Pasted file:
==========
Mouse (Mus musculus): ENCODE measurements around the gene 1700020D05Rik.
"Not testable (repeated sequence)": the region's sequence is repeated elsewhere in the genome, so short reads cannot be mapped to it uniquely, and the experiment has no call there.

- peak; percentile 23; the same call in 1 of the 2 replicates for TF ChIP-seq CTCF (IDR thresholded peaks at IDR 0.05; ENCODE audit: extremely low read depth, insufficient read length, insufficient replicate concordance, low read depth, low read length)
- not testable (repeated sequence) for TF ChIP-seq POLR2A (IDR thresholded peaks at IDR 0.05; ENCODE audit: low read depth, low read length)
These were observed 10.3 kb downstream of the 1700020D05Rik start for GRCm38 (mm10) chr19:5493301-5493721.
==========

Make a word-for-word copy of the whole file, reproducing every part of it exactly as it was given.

Mouse (Mus musculus): ENCODE measurements around the gene 1700020D05Rik.
"Not testable (repeated sequence)": the region's sequence is repeated elsewhere in the genome, so short reads cannot be mapped to it uniquely, and the experiment has no call there.

- peak; percentile 23; the same call in 1 of the 2 replicates for TF ChIP-seq CTCF (IDR thresholded peaks at IDR 0.05; ENCODE audit: extremely low read depth, insufficient read length, insufficient replicate concordance, low read depth, low read length)
- not testable (repeated sequence) for TF ChIP-seq POLR2A (IDR thresholded peaks at IDR 0.05; ENCODE audit: low read depth, low read length)
These were observed 10.3 kb downstream of the 1700020D05Rik start for GRCm38 (mm10) chr19:5493301-5493721.